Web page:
Bessemer Venture Partners, one of the oldest and more established venture firms in the U.S., earlier this year said it was earmarking $1 billion of its most recent fund solely for investments in artificial intelligence.
The firm’s massive bet on the future potential for AI reflects its belief that the technology is a seismic shift that will fundamentally change the way billions of people work, said Sameer Dholakia, a partner on the firm’s growth team.
“Literally trillions of dollars of value gets created when you have these massive tectonic shifts,” Dholakia said in an interview.
“We’re creating an ecosystem around the entrepreneur and around our firm broadly, where we’re getting some of the best and brightest minds from generative AI to partner with us,” he said.
The billion-dollar AI commitment comes after Bessemer raised the largest fund in its history in September, seemingly in defiance of market conditions. This milestone announcement was made long after the private and public market slowed down, and the firm’s own cloud report charted what it refers to as the “SaaSacre” in software startups.
Shifts as consequential as the leaps in AI playing out now take place roughly once a decade, said Dholakia, who has spent 28 years in the software industry in various capacities.
Prior to joining Bessemer, he was the CEO of SendGrid, which he took public in 2017 before the company was acquired by Twilio in 2019 for $3 billion. He experienced the Netscape moment in 1995, the iPhone and AWS, and the cloud in 2006 to 2007.
But the AI transformation will play out in a very different way, contrasting with past technological leaps, Dholakia predicts
The “adoption curve on this one will be mind-blowingly fast,” he said, predicting that AI will be easier to adopt than previous platform shifts.
The cloud comparison
The adoption of cloud “was really hard, really painful,” upending software businesses, he said. For decades, companies sold an upfront enterprise license with software deployed on-premise.
The new model was “I’m gonna rent it to you for a fraction of the cost of what these other folks used to charge you,” he said. “But you’re gonna have to pay me forever.” For enterprises this meant change across their entire business through impacting contracts and pricing.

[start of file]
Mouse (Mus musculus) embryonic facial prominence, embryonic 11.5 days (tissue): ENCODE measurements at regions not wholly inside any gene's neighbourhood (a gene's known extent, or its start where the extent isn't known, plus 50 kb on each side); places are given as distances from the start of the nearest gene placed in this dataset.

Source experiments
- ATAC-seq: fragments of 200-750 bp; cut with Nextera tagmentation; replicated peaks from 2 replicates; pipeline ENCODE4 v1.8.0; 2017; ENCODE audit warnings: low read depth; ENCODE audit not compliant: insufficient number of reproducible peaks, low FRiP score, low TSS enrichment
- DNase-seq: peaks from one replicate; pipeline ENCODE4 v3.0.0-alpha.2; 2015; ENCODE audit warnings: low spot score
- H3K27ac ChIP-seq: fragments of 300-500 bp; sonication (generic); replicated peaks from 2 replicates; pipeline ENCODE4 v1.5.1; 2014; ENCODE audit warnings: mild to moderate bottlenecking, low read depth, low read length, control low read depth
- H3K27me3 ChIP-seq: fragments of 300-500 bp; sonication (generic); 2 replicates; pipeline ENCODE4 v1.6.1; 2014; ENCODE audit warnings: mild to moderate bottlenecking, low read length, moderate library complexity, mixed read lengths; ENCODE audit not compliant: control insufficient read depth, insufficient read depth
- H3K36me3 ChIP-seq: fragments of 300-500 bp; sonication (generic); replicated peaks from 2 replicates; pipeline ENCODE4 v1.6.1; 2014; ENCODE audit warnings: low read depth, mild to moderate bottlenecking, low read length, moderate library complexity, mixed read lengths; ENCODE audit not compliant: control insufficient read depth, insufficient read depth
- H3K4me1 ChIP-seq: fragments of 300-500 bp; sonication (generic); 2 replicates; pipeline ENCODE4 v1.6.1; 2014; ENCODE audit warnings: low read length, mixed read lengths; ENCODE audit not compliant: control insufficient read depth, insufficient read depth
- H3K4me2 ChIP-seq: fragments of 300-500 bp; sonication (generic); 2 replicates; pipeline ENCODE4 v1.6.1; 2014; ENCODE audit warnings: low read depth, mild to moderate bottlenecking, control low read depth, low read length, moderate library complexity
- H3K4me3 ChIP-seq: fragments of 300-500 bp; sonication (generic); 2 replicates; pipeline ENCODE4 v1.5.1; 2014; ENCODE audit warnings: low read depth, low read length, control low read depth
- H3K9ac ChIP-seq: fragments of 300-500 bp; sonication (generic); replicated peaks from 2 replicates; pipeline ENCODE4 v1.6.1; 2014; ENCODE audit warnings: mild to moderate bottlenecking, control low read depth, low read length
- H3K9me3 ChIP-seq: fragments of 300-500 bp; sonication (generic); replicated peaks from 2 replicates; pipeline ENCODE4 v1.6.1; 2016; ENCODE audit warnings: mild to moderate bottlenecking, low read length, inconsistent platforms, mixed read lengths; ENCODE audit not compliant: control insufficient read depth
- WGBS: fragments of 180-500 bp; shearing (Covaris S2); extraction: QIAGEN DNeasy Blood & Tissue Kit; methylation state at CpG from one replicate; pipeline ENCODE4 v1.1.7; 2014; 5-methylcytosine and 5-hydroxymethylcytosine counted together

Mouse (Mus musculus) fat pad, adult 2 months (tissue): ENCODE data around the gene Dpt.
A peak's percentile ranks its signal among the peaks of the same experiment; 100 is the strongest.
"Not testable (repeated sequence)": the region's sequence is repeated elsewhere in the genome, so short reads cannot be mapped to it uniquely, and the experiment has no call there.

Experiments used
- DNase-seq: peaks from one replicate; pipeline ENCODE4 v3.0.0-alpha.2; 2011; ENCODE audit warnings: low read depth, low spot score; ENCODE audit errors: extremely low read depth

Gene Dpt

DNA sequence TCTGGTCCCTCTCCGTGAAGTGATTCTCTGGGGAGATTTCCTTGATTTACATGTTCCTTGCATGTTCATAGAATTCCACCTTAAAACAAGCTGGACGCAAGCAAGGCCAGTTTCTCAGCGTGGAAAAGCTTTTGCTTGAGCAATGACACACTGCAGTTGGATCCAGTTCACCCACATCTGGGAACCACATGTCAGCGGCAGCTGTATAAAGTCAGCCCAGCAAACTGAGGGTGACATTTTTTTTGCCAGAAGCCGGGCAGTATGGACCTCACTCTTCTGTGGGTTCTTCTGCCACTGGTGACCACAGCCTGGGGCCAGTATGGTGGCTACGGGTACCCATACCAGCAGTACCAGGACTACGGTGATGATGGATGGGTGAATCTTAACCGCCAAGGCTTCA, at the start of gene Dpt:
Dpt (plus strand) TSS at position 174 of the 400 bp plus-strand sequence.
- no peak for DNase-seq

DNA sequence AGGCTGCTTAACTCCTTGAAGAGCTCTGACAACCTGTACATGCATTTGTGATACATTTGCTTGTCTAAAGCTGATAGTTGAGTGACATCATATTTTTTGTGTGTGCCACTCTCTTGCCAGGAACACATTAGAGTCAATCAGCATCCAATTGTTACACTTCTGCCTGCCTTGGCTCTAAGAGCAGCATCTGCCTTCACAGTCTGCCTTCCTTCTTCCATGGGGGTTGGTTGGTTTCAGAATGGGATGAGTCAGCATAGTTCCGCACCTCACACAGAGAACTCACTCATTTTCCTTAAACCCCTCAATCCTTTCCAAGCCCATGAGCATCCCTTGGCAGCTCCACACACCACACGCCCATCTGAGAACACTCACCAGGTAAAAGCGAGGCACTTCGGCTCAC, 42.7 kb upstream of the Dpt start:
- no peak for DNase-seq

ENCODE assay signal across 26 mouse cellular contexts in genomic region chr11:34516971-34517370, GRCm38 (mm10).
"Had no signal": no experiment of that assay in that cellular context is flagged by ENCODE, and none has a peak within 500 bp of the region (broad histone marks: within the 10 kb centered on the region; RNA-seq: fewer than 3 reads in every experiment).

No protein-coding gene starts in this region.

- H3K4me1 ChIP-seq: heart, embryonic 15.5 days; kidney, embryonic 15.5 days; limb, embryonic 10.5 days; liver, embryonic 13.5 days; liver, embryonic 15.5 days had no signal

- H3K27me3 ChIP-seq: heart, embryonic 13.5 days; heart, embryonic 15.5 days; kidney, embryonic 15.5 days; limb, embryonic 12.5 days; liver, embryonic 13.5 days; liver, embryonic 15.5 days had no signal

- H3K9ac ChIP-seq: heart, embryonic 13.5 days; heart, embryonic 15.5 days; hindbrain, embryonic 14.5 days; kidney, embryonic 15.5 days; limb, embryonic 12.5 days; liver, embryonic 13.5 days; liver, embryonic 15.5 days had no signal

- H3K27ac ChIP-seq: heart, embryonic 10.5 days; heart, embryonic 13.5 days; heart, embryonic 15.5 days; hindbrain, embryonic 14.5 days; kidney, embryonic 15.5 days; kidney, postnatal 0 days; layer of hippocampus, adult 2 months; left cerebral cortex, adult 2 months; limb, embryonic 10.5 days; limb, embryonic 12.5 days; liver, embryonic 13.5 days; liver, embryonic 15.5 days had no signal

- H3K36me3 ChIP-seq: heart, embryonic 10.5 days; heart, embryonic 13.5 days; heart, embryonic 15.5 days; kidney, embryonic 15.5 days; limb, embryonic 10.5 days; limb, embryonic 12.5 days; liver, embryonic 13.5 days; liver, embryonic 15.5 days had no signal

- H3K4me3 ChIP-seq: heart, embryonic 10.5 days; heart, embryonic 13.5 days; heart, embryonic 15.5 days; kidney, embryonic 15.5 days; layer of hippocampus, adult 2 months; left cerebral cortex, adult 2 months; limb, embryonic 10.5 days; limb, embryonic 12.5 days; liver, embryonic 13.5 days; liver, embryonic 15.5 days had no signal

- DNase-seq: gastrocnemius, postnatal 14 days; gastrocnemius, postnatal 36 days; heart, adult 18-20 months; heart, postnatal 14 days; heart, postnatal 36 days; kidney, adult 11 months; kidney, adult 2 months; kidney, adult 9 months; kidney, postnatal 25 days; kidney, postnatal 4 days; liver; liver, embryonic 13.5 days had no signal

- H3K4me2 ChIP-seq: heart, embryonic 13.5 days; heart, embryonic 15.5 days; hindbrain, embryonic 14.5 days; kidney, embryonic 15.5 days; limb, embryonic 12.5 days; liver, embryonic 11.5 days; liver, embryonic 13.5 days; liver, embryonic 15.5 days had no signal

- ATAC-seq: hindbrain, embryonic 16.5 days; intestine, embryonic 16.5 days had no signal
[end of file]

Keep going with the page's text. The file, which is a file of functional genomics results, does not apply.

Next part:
“Everything about what they did was now different,” said Dholakia.“This time it’s an API call to a large language model.”
Much like the SaaS landscape, Bessemer predicts there will be many winners. Dholakia anticipates growth within verticalized language models that are specialized for a given task, just like a version of PaLM from Google is specialized for medicine.
Bessemer portfolio companies
Two Bessemer portfolio companies using generative AI are scaling quickly.
One is Jasper, a generative AI content strategy engine which recently launched Jasper Brand Voice for companies to build content using their brand assets.
“Jasper is probably one of the largest generative AI-based applications out there on the planet in terms of revenue and ARR,” said Dholakia.
The second is Cologne, Germany-based DeepL, a machine translation engine built with their own language models by Ph.D.s and experts in the field who have their own application built on top of their models.
Several other Bessemer portfolio companies have adopted AI into their existing products. Customer service company Intercom launched Fin using GPT-4, while chatbot provider Ada has integrated AI. Online design firm Canva has launched five products using generative AI.
“We are about to see the creativity of the entrepreneurial ecosystem around the world unleashed, and we couldn’t be more excited,” Dholakia said.
Originally published on Crunchbase.